However, I find it hard to fathom that the narrative statement in 1 Sam 15:35 (“the LORD regretted”) is meant more anthropopathically than in Samuel’s words. If anything, Biblical narrative is a form marked for historicity and factuality. (This is essential the conservative Christian argument against mythological interpretations of Gen 2-11 etc.) Therefore I think that the burden of proof is on those who deny that God actually regretted that he made Saul king: what elements in the text warrant such a deviation from the usual narrative function?
I am not quite sure what you are saying about “room” in Luke’s reporting of Paul’s speech. Could you give more detailed examples?

Those are my two cents. Thanks for your comment and I am looking forward to further discussion!


3 years ago

Thank you for more to think about, Arjen. Just to reply here on point 5 —

Surely the narratives in Scripture do ascribe human activity/strategy/emotion to God? So though He sees all and fills heaven and earth (Jer. 23:24), He ‘came down’ to look at the tower of Babel — & in the same passage, though humans are utterly dependent creatures who can do nothing without His upholding (Isa. 51:12), He strategizes as if afraid of the joint power of creatures (‘nothing will be impossible to them’). Samuel speaks earlier without a narrative note that he has heard from the Lord (1 Samuel 7:3), yet we are not in doubt that he is speaking truth. It seems quite likely that as a prophet, in the vein of Isaiah, Jeremiah, above etc., he is speaking ‘high theology’ of God? — using the kind of literal negations that high theology often has to use (not a man that he should regret). Whereas the narrator would seem to be using the conventions used as early at least as the story of Babel to describe God’s interaction in history in human terms — using ‘regret’ in that sense. It makes sense to me that Samuel stands in a tradition with Isaiah, Jeremiah, and others in affirming an utterly transcendent and non-creaturely reality of God — while at the same time we are supposed to see God interacting in our history. We’re supposed to be holding these realities in balance, not letting one cancel out the other?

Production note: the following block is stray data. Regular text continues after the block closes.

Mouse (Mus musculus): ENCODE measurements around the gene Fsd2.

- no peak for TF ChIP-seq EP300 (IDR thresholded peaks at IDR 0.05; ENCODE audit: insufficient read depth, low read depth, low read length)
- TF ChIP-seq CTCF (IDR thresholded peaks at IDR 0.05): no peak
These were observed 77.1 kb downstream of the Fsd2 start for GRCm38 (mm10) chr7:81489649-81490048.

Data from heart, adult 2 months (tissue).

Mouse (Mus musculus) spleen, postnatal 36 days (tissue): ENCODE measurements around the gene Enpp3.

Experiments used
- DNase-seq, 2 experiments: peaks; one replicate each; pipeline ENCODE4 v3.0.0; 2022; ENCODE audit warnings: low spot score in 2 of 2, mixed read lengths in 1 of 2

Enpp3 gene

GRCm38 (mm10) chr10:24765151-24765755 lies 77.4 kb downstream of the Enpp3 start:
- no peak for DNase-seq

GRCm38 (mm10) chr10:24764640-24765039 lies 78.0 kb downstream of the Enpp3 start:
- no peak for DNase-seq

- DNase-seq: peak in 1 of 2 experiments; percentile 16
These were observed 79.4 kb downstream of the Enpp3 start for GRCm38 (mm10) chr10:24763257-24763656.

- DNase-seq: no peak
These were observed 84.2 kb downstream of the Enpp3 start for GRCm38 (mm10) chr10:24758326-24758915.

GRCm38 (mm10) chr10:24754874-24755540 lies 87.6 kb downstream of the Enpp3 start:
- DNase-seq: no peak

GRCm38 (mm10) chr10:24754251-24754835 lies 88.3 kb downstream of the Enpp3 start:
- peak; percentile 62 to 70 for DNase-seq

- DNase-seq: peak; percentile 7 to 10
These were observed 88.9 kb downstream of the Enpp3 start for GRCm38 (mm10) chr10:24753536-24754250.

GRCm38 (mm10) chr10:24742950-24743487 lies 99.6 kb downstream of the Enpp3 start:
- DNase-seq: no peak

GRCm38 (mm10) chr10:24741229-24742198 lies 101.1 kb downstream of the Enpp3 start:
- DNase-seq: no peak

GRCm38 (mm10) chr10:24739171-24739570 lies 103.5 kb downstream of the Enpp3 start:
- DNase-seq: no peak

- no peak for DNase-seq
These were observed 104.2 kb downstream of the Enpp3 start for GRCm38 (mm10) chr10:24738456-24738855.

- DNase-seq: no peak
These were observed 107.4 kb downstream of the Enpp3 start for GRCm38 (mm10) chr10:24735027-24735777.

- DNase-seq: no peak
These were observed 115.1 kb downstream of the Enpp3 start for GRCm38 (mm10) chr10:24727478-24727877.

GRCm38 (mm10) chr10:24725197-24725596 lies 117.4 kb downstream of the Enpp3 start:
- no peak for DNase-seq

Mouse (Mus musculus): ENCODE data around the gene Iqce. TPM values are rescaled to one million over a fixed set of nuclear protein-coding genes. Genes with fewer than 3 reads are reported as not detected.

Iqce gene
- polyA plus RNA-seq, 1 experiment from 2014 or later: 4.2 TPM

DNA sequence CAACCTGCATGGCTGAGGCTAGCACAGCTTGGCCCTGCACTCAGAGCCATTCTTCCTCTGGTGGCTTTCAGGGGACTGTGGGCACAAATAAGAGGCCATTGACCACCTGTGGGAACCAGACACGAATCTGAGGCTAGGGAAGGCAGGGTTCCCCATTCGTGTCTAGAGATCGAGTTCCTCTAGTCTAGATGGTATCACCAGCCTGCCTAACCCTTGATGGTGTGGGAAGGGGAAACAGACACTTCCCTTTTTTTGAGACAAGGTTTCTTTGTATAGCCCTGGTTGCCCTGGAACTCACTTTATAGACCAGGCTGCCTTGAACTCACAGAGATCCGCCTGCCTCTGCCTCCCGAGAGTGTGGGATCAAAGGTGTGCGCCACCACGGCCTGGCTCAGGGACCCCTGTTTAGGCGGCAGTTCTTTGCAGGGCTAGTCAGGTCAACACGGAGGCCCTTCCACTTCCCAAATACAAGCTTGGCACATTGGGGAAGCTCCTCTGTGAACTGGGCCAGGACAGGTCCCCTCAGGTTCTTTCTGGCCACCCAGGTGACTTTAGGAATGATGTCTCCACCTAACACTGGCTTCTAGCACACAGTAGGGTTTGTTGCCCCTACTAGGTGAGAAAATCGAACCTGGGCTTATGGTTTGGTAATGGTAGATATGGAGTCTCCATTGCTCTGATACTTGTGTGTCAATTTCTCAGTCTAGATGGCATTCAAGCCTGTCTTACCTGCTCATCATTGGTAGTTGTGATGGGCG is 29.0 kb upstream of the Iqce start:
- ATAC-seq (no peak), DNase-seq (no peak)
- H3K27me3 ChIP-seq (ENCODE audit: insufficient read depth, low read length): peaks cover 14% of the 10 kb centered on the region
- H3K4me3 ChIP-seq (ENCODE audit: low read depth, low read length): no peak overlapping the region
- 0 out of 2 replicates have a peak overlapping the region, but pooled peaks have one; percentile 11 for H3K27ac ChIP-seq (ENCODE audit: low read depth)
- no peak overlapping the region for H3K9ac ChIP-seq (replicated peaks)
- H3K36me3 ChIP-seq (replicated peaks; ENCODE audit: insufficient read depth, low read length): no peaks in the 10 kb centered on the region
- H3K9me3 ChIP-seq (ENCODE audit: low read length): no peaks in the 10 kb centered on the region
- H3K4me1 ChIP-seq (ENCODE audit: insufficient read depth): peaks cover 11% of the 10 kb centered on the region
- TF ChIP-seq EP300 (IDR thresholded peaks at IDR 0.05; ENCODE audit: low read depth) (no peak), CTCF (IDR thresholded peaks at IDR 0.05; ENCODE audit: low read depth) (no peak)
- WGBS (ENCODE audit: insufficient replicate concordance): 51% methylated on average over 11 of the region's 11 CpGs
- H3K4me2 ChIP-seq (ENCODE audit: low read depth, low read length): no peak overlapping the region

When I did a word search for τόπος/tópos in the writings of Luke, the usage seemed rooted in literal space except for a speech of Paul’s in Acts (25:16) where it’s used more metaphorically. So Luke uses this word in reporting dialogue quite differently than usage in his own narrative.